App sec and encryption in the age of GDPR: Where it matters most

Modern computers are almost certainly the most complex things ever designed and built by man. It's not uncommon to have software applications that contain tens of millions, or even hundreds of millions, of lines of source code. And that complex code runs on processors that might be even more complex—there are now generally available processors that comprise tens of billions of transistors.

But that complex technology, though it may seem to work well enough for many purposes, also contains an unprecedented number of bugs, and some of those create security vulnerabilities that hackers can exploit. This means modern computers will probably never be perfectly secure. This is a side effect of having complex technology.

The usual way to measure bugs is by defect density: the number of bugs per thousand lines of code, or per KLOC. With even a small number of defects per KLOC, that leaves you with lots of bugs in a typical application. Some of those bugs will create security vulnerabilities.

It turns out that the people in my company's Fortify division have lots of data about the trends over time in terms of the number and types of vulnerabilities. Some of their thoughts on this, and related topics, are now available in the Application Security Research Update 2018.

What I found the most interesting about this report, however, was its thinking about how software works from a high-level point of view, and using that to think about where to encrypt sensitive data. This is a hot topic in the age of the EU's General Data Protection Regulation (GDPR).

Application Security Research Update: The State of App Sec in 2018

Framing the notion of data encryption

The TCP/IP protocol suite (named for two of its components: the Transport Control Protocol and the Internet Protocol) defines the communications protocols used in most of today’s computer networks. One notable feature of TCP/IP is how it abstracts the functionality of a computer network into four layers that we think of as comprising a "stack." In this stack are multiple logical layers that process information between adjacent layers.

The TCP/IP stack comprises four layers: application, transport, IP, and network access (sometimes called the link layer), as shown in Figure 1. As the arrows in Figure 1 suggest, information passes only between adjacent layers in the TCP/IP stack. So a process running at the transport layer can pass information to a process running one layer away at the IP layer, but not to one running two layers away at the network access layer.

Figure 1. Conceptual model of the TCP/IP protocol stack.

Similarly, it's useful to think of encryption as taking place at different levels in the TCP/IP stack, thus creating a notional "encryption stack" that closely parallels the TCP/IP stack.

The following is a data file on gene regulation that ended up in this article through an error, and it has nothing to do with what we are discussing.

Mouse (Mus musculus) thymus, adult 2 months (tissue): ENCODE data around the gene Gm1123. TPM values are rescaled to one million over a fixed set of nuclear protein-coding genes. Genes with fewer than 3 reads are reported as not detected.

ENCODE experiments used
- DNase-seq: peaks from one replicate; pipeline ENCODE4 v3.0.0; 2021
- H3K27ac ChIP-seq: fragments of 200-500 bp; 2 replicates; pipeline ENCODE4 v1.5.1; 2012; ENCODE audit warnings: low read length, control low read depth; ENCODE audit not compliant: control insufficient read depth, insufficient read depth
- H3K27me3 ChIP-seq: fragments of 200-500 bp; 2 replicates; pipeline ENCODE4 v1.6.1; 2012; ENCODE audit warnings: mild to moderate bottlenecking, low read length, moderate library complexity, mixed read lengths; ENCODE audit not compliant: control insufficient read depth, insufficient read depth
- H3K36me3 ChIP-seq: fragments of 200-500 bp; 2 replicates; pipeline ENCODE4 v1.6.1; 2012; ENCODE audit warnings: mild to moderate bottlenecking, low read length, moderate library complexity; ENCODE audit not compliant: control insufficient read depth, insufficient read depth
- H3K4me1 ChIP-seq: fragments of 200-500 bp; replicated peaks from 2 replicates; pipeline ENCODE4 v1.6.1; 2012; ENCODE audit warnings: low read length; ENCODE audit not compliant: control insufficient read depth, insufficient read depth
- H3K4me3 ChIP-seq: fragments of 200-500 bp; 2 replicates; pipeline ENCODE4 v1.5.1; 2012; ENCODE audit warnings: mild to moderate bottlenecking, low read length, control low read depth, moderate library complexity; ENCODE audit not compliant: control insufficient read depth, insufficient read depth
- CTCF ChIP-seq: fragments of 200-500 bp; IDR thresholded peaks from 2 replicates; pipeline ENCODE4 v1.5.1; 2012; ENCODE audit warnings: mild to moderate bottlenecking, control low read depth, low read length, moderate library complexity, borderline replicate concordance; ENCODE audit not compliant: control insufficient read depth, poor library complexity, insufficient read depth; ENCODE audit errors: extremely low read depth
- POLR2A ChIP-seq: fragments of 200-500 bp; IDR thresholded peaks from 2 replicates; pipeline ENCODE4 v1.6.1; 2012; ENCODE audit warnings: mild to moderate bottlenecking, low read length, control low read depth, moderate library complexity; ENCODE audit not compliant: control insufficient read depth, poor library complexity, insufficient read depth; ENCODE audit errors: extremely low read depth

The Transport Layer Security (TLS) encryption used by secure websites, for example, operates between the application layer and the transport layer. IPSec encryption, used to create virtual private networks (VPNs), operates at the IP layer. Link encryptors operate at the network access layer. Full-disk encryption (FDE) operates below the network access layer, as does database encryption.

Why to encrypt at various levels

There are good reasons to encrypt at different places relative to the TCP/IP stack, but when you encrypt at a particular place in the stack, the encryption only protects against threats that target at that layer or below.

If you protect data with FDE, for example, you protect the data while stored on encrypted disks. When the data leaves the disks and moves to the network access layer, however, it's no longer protected.

So if a cybercriminal manages to steal a hard disk that is encrypted with FDE, he will probably be unable to access its contents. But if he intercepts information being transmitted across a network, the FDE provides no protection .

Similarly, malware that reads data from a hard drive protected with FDE will be unaffected by the FDE; once the encrypted data is read from the hard disk, the FDE no longer protects it.

Likewise, database encryption protects data only while it is stored in a database. When the data is read from the database, the protection provided by encryption is lost, so attacks that operate at most levels of the encryption stack will be unaffected by database encryption.

And if you are using TLS to encrypt data between the transport and application layers, that will protect against attacks that target the transport layer, the IP layer, and the network access layer. But it will not protect against attacks that target processes running at the application layer. Once data that encrypted with TLS gets passed up the stack to the application layer, the TLS encryption can't protect it.

Encryption at the application layer

The interesting idea in the Application Security Research Update 2018 report is that it is possible to think of operating system components as having a similar hierarchy that is roughly comparable to the TCP/IP stack, and that it is also possible to think about encryption relative to the components of this much more complicated stack.

Clearly, there are many advantages to encrypting at the application layer. What is less obvious is how to extend this general model to thinking about the relative benefits of encrypting in different parts of more general and complex software, such as an operating system.

Fortunately, the Fortify research team has already thought about this. You can find some of their thoughts on the topic in the report. That alone makes it worth the effort to download it.

Topics: Security